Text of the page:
Mohamed Houri’s Oracle Notes

December 23, 2019

PUSH SUBQUERY

Filed under: Tuning — hourim @ 8:27 am

In the previous article we examined the performance benefit brought by the scalar subquery caching effect when a call to a PL/SQL function is wrapped into a select from dual. Scalar subquery caching, almost always, reduces the number of PL/SQL function recursive calls. In this article I wanted to share with you the observations I have made in the same real-life query when I replaced the call to the PL/SQL function by its content.

The real-life query running under a 12cR1 Exadata machine and using a PL/SQL function in the where clause looks like the following:

SQL> SELECT /*+ gather_plan_statistics */
2     a.xy_etp_dat_deb,
3     a.xy_etp_num,
4     a.xy_bat_id
5  FROM
6     ps_xy_exp_etp_exe a
7  WHERE
8       a.xy_bat_id = f_get_id('BJOBD176')
9   AND a.xy_etp_dat_deb = (select
10                               max(b.xy_etp_dat_deb)
11                           from ps_xy_exp_etp_exe b
12                           where a.xy_bat_id = b.xy_bat_id
13                           )
14   AND a.xy_etp_num     = (select
15                              max(c.xy_etp_num)
16                           from ps_xy_exp_etp_exe c
17                           where c.xy_bat_id    = a.xy_bat_id
18                           and c.xy_etp_dat_deb = a.xy_etp_dat_deb
19                           );

Elapsed: 00:00:01.80

Statistics
---------------------------------------------------------
18605  recursive calls
0  db block gets
297806  consistent gets
0  physical reads
0  redo size
482  bytes sent via SQL*Net to client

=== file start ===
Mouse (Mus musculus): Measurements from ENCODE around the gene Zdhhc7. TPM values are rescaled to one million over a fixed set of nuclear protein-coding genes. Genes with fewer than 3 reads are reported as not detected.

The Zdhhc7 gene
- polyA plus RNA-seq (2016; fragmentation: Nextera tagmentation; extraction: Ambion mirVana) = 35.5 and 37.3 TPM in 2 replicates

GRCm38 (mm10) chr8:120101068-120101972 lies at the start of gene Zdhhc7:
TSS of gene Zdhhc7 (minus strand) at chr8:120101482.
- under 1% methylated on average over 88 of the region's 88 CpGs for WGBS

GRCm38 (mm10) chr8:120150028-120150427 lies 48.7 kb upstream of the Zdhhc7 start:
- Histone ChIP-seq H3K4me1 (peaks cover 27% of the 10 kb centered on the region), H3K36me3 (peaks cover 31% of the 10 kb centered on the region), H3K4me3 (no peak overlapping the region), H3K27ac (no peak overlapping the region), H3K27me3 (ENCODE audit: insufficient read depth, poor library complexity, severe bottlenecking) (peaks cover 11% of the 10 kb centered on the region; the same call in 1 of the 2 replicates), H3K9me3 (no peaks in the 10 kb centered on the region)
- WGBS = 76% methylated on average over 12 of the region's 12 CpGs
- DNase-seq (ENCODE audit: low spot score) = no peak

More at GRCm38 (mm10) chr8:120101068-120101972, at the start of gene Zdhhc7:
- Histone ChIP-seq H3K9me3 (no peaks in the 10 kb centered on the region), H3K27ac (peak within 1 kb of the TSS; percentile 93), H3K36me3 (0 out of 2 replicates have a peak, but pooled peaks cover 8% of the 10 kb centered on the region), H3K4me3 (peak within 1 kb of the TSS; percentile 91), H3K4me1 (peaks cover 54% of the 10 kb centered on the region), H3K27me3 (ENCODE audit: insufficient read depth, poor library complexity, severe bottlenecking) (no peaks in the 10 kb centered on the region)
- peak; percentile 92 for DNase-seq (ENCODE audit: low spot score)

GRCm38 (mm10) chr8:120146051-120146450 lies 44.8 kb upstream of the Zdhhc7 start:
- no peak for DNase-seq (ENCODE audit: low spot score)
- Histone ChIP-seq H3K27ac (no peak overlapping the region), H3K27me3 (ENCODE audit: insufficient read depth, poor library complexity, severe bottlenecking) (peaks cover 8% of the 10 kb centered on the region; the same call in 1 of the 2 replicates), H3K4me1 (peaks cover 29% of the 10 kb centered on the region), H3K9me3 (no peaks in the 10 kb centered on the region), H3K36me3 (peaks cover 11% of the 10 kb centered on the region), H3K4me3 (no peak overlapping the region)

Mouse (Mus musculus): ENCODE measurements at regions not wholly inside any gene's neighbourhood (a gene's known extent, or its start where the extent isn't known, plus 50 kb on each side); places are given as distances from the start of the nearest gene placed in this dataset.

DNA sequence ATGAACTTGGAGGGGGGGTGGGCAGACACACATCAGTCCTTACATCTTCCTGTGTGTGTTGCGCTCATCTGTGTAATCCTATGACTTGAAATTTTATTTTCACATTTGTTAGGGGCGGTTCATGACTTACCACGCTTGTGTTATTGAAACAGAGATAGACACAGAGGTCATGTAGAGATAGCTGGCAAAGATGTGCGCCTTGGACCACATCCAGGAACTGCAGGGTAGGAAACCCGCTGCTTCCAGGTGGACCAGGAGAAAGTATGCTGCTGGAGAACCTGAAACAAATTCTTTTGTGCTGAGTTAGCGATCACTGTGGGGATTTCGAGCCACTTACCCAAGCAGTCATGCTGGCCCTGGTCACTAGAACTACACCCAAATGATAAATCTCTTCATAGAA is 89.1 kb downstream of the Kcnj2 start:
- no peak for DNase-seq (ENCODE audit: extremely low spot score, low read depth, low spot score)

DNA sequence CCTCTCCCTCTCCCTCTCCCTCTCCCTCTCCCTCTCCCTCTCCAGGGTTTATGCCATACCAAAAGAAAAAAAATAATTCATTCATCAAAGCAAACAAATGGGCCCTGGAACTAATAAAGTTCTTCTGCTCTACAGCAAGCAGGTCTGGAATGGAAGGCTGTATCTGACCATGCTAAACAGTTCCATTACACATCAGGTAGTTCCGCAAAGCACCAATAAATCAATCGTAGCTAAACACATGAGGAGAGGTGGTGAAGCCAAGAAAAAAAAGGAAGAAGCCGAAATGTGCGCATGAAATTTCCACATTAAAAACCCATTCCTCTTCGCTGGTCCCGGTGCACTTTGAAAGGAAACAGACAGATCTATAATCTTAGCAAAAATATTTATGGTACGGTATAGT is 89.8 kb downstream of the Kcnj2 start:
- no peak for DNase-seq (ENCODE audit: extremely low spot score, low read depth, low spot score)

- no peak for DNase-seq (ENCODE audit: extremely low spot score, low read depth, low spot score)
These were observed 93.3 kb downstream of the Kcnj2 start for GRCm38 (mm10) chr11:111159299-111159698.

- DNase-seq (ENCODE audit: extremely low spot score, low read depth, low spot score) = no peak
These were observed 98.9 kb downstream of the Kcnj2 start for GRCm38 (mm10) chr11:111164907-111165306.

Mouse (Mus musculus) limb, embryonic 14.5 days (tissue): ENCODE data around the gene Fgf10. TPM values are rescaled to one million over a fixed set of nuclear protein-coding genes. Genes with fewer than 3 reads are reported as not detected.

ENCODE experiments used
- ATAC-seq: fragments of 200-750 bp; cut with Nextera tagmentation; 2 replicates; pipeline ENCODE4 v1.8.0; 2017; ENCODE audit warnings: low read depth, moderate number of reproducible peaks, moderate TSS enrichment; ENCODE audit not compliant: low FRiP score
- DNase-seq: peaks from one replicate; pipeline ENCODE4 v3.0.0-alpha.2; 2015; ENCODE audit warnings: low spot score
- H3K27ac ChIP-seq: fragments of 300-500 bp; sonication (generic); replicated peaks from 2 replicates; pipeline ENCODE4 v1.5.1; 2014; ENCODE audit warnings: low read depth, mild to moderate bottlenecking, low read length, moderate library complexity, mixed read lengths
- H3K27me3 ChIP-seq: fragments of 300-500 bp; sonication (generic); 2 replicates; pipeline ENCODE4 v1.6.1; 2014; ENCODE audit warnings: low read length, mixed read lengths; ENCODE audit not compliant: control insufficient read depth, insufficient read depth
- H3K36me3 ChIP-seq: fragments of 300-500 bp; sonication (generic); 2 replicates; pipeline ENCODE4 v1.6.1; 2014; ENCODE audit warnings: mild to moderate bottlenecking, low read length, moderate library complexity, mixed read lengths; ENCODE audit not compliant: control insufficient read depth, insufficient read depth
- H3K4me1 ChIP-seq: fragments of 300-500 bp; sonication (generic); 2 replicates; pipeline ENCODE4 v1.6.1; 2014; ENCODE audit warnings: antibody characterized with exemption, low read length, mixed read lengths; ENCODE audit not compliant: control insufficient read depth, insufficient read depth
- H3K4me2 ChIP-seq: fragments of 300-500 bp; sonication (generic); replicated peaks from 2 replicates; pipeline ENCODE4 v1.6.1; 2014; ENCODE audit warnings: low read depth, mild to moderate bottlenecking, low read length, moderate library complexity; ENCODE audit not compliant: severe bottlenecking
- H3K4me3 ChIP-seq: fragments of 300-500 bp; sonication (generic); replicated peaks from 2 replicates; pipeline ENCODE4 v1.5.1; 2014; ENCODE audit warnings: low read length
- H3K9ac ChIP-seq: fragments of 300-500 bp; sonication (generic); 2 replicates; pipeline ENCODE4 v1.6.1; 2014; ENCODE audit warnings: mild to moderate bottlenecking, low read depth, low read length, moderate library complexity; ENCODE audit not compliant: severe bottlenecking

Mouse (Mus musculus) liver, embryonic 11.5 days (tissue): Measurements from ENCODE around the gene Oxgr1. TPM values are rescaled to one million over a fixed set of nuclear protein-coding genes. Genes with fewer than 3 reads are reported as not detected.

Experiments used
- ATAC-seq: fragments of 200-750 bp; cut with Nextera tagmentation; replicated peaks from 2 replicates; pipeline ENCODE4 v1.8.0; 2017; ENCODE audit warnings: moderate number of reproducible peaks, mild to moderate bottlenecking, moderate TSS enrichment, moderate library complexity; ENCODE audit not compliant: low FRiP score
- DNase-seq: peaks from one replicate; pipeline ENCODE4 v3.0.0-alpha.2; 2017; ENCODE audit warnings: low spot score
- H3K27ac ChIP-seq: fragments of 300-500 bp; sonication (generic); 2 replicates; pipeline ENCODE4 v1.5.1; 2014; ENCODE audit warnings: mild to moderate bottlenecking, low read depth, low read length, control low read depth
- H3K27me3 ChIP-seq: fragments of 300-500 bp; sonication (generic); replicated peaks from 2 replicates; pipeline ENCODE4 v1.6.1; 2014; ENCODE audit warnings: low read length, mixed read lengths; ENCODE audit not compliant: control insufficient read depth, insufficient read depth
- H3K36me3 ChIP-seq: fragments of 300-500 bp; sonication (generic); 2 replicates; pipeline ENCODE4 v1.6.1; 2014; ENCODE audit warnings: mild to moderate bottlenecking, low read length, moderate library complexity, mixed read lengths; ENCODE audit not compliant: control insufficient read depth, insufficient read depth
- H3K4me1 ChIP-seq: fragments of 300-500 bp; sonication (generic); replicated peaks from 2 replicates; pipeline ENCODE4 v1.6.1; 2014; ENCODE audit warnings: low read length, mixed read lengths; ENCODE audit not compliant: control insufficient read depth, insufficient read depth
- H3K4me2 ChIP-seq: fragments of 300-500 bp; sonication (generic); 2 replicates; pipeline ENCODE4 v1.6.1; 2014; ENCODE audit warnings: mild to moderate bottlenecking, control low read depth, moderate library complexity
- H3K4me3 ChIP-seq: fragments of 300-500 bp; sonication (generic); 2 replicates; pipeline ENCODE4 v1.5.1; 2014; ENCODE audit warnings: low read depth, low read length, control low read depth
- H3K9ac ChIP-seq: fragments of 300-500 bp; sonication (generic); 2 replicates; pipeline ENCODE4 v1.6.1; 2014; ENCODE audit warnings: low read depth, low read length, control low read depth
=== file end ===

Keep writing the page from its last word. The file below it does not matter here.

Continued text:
372  bytes received via SQL*Net from client
2  SQL*Net roundtrips to/from client
1  sorts (memory)
0  sorts (disk)
1  rows processed

Instead of surrounding the PL/SQL function at line 8 by a “select from dual” as explained in the previous article, I decided to use its content directly into the where clause as shown below at line 8:

SQL> SELECT /*+ gather_plan_statistics */
2     a.xy_etp_dat_deb,
3     a.xy_etp_num,
4     a.xy_bat_id
5  FROM
6     ps_xy_exp_etp_exe a
7  WHERE
8       a.xy_bat_id = (select xy_bat_id from ps_xy_exp_bat where xy_bat_nom = 'BJOBD176')
9  AND a.xy_etp_dat_deb = (select
10                               max(b.xy_etp_dat_deb)
11                           from ps_xy_exp_etp_exe b
12                           where a.xy_bat_id = b.xy_bat_id
13                          )
14   AND a.xy_etp_num     = (select
15                              max(c.xy_etp_num)
16                           from ps_xy_exp_etp_exe c
17                           where c.xy_bat_id    = a.xy_bat_id
18                           and c.xy_etp_dat_deb = a.xy_etp_dat_deb
19                           );
Elapsed: 00:00:00.04

Statistics
-------------------------------------------------------
0  recursive calls
0  db block gets
142  consistent gets
0  physical reads
0  redo size
482  bytes sent via SQL*Net to client